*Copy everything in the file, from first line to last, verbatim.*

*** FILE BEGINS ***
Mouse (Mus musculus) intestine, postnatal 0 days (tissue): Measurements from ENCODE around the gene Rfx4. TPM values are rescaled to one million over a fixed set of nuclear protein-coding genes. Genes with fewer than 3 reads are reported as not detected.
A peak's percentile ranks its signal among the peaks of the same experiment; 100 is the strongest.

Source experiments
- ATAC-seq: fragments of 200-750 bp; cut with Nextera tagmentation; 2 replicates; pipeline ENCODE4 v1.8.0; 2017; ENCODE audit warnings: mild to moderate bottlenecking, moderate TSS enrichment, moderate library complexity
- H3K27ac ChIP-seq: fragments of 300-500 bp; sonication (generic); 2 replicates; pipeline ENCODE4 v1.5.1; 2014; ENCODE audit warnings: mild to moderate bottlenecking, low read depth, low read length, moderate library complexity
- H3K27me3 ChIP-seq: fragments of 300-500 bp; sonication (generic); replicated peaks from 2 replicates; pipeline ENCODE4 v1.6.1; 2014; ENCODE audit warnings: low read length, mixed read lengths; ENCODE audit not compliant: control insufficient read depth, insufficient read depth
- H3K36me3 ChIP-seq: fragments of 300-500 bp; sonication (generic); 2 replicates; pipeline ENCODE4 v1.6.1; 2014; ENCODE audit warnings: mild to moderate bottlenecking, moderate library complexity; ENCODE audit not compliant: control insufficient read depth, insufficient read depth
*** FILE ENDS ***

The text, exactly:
Mouse (Mus musculus) intestine, postnatal 0 days (tissue): Measurements from ENCODE around the gene Rfx4. TPM values are rescaled to one million over a fixed set of nuclear protein-coding genes. Genes with fewer than 3 reads are reported as not detected.
A peak's percentile ranks its signal among the peaks of the same experiment; 100 is the strongest.

Source experiments
- ATAC-seq: fragments of 200-750 bp; cut with Nextera tagmentation; 2 replicates; pipeline ENCODE4 v1.8.0; 2017; ENCODE audit warnings: mild to moderate bottlenecking, moderate TSS enrichment, moderate library complexity
- H3K27ac ChIP-seq: fragments of 300-500 bp; sonication (generic); 2 replicates; pipeline ENCODE4 v1.5.1; 2014; ENCODE audit warnings: mild to moderate bottlenecking, low read depth, low read length, moderate library complexity
- H3K27me3 ChIP-seq: fragments of 300-500 bp; sonication (generic); replicated peaks from 2 replicates; pipeline ENCODE4 v1.6.1; 2014; ENCODE audit warnings: low read length, mixed read lengths; ENCODE audit not compliant: control insufficient read depth, insufficient read depth
- H3K36me3 ChIP-seq: fragments of 300-500 bp; sonication (generic); 2 replicates; pipeline ENCODE4 v1.6.1; 2014; ENCODE audit warnings: mild to moderate bottlenecking, moderate library complexity; ENCODE audit not compliant: control insufficient read depth, insufficient read depth